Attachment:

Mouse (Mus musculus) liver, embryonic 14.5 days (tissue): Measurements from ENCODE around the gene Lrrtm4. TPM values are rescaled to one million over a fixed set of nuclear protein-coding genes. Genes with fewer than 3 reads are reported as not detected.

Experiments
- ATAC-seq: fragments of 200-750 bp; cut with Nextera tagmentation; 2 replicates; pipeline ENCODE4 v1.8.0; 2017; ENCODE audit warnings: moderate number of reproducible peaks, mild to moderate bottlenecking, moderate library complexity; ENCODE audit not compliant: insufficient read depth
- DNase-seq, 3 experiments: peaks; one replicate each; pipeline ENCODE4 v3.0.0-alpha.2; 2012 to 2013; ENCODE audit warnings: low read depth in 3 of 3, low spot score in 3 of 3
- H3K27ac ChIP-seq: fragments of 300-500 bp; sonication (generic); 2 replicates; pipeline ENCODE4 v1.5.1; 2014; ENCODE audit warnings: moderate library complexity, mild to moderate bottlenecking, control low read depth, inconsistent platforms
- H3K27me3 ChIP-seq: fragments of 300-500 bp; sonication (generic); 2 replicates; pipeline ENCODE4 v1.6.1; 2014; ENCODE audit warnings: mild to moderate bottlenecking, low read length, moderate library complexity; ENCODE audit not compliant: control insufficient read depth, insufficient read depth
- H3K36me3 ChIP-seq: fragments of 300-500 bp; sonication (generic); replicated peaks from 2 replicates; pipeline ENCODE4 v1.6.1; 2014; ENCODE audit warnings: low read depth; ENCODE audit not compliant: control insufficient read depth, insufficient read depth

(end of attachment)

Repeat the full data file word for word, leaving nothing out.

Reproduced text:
Mouse (Mus musculus) liver, embryonic 14.5 days (tissue): Measurements from ENCODE around the gene Lrrtm4. TPM values are rescaled to one million over a fixed set of nuclear protein-coding genes. Genes with fewer than 3 reads are reported as not detected.

Experiments
- ATAC-seq: fragments of 200-750 bp; cut with Nextera tagmentation; 2 replicates; pipeline ENCODE4 v1.8.0; 2017; ENCODE audit warnings: moderate number of reproducible peaks, mild to moderate bottlenecking, moderate library complexity; ENCODE audit not compliant: insufficient read depth
- DNase-seq, 3 experiments: peaks; one replicate each; pipeline ENCODE4 v3.0.0-alpha.2; 2012 to 2013; ENCODE audit warnings: low read depth in 3 of 3, low spot score in 3 of 3
- H3K27ac ChIP-seq: fragments of 300-500 bp; sonication (generic); 2 replicates; pipeline ENCODE4 v1.5.1; 2014; ENCODE audit warnings: moderate library complexity, mild to moderate bottlenecking, control low read depth, inconsistent platforms
- H3K27me3 ChIP-seq: fragments of 300-500 bp; sonication (generic); 2 replicates; pipeline ENCODE4 v1.6.1; 2014; ENCODE audit warnings: mild to moderate bottlenecking, low read length, moderate library complexity; ENCODE audit not compliant: control insufficient read depth, insufficient read depth
- H3K36me3 ChIP-seq: fragments of 300-500 bp; sonication (generic); replicated peaks from 2 replicates; pipeline ENCODE4 v1.6.1; 2014; ENCODE audit warnings: low read depth; ENCODE audit not compliant: control insufficient read depth, insufficient read depth